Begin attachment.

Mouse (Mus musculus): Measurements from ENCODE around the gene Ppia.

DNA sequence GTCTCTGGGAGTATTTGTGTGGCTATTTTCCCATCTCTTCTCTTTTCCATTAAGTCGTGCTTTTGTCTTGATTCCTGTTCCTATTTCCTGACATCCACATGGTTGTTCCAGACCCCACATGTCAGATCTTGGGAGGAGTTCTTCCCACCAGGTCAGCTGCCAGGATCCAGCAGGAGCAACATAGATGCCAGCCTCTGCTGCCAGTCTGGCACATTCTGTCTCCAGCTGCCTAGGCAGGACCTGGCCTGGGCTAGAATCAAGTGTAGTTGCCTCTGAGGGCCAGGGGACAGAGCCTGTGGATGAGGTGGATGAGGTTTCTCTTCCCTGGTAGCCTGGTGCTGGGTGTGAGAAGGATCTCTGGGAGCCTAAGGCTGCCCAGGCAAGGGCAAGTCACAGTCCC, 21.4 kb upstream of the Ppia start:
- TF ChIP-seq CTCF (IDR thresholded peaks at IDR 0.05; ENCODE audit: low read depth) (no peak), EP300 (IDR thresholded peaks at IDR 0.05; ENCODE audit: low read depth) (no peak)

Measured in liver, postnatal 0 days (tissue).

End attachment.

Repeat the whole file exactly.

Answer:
Mouse (Mus musculus): Measurements from ENCODE around the gene Ppia.

DNA sequence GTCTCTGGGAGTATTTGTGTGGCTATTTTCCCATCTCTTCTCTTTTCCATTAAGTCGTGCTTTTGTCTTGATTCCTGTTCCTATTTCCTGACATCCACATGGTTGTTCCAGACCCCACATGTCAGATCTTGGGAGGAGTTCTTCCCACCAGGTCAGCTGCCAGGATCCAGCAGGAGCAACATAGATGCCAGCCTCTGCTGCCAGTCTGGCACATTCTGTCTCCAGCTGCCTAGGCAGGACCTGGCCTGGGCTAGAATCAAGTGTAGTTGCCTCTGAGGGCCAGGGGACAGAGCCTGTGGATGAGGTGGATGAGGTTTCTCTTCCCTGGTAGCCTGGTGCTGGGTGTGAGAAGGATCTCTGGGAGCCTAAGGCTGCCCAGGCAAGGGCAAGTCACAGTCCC, 21.4 kb upstream of the Ppia start:
- TF ChIP-seq CTCF (IDR thresholded peaks at IDR 0.05; ENCODE audit: low read depth) (no peak), EP300 (IDR thresholded peaks at IDR 0.05; ENCODE audit: low read depth) (no peak)

Measured in liver, postnatal 0 days (tissue).